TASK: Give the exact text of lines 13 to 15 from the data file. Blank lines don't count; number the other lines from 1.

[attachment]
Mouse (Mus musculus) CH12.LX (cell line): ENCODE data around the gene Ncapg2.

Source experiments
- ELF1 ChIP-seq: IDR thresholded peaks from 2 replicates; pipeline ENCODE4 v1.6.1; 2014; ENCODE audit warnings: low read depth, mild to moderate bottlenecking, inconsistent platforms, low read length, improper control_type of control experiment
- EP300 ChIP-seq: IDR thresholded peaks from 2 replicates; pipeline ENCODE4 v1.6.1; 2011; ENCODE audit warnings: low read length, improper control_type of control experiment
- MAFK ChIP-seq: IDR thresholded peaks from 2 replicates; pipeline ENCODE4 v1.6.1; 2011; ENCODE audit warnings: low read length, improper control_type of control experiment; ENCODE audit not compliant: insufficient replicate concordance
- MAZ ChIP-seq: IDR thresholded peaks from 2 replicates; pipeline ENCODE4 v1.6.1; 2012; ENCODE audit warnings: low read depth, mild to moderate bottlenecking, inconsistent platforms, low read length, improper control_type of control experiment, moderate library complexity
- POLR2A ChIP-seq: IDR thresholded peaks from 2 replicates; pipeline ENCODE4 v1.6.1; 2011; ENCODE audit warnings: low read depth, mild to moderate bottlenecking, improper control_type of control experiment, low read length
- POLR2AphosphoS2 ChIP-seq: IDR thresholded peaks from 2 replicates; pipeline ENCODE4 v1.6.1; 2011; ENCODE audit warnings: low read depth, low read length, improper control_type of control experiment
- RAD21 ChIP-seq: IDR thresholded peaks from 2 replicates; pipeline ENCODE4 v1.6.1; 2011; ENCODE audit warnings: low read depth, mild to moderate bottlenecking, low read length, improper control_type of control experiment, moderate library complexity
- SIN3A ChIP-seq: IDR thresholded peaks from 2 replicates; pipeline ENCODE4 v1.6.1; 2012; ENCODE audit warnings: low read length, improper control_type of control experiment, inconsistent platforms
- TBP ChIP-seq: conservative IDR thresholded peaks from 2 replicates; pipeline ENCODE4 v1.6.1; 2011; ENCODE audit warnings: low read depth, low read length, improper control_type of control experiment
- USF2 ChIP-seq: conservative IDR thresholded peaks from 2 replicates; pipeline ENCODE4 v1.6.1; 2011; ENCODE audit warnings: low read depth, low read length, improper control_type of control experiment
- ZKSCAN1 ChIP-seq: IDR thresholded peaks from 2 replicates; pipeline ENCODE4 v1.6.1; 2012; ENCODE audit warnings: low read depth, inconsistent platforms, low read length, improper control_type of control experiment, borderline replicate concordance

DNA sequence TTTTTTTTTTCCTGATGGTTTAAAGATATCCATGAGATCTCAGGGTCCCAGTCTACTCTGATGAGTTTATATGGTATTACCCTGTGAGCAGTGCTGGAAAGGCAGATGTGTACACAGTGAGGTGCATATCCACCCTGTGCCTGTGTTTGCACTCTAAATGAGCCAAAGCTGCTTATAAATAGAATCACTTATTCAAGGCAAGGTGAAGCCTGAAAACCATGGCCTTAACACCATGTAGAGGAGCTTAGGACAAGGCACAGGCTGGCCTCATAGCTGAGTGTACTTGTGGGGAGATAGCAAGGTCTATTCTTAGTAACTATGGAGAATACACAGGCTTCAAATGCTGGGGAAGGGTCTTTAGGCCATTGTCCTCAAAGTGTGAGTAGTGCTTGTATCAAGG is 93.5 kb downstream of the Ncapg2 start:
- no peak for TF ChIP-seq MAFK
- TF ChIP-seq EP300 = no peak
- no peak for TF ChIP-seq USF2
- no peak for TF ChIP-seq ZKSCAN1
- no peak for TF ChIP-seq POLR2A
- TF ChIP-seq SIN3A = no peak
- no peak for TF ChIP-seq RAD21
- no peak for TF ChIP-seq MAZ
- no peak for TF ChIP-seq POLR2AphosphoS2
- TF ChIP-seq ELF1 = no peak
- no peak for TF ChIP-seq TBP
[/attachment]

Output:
- ZKSCAN1 ChIP-seq: IDR thresholded peaks from 2 replicates; pipeline ENCODE4 v1.6.1; 2012; ENCODE audit warnings: low read depth, inconsistent platforms, low read length, improper control_type of control experiment, borderline replicate concordance

DNA sequence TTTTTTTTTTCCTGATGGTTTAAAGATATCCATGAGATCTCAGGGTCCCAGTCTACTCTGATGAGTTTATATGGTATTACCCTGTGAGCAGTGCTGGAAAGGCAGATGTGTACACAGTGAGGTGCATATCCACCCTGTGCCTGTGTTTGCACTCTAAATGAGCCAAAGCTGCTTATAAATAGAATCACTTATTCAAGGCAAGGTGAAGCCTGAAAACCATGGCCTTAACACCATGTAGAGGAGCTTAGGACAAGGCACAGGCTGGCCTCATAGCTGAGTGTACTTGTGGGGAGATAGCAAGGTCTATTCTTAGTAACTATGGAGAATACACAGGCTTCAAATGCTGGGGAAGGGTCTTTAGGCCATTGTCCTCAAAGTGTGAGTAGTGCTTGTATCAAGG is 93.5 kb downstream of the Ncapg2 start:
- no peak for TF ChIP-seq MAFK